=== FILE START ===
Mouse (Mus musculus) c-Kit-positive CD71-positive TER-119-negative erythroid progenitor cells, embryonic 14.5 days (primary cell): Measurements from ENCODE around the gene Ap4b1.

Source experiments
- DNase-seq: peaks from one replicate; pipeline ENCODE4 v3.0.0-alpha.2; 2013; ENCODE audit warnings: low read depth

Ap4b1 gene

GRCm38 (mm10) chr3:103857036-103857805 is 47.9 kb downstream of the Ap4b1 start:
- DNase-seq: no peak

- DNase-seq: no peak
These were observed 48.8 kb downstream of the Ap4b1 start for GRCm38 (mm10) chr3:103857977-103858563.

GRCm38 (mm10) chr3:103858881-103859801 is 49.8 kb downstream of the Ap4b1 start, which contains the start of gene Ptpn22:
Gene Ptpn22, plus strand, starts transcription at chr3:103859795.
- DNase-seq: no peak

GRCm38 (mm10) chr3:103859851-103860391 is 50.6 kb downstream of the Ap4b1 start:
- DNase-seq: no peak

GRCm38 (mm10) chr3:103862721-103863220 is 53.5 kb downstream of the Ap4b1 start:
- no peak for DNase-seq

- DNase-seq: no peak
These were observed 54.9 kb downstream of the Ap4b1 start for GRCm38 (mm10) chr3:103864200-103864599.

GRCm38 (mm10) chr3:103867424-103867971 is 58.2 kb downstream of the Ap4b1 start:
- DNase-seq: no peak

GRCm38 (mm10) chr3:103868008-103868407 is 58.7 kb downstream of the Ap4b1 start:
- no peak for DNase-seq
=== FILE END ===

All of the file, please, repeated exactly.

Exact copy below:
Mouse (Mus musculus) c-Kit-positive CD71-positive TER-119-negative erythroid progenitor cells, embryonic 14.5 days (primary cell): Measurements from ENCODE around the gene Ap4b1.

Source experiments
- DNase-seq: peaks from one replicate; pipeline ENCODE4 v3.0.0-alpha.2; 2013; ENCODE audit warnings: low read depth

Ap4b1 gene

GRCm38 (mm10) chr3:103857036-103857805 is 47.9 kb downstream of the Ap4b1 start:
- DNase-seq: no peak

- DNase-seq: no peak
These were observed 48.8 kb downstream of the Ap4b1 start for GRCm38 (mm10) chr3:103857977-103858563.

GRCm38 (mm10) chr3:103858881-103859801 is 49.8 kb downstream of the Ap4b1 start, which contains the start of gene Ptpn22:
Gene Ptpn22, plus strand, starts transcription at chr3:103859795.
- DNase-seq: no peak

GRCm38 (mm10) chr3:103859851-103860391 is 50.6 kb downstream of the Ap4b1 start:
- DNase-seq: no peak

GRCm38 (mm10) chr3:103862721-103863220 is 53.5 kb downstream of the Ap4b1 start:
- no peak for DNase-seq

- DNase-seq: no peak
These were observed 54.9 kb downstream of the Ap4b1 start for GRCm38 (mm10) chr3:103864200-103864599.

GRCm38 (mm10) chr3:103867424-103867971 is 58.2 kb downstream of the Ap4b1 start:
- DNase-seq: no peak

GRCm38 (mm10) chr3:103868008-103868407 is 58.7 kb downstream of the Ap4b1 start:
- no peak for DNase-seq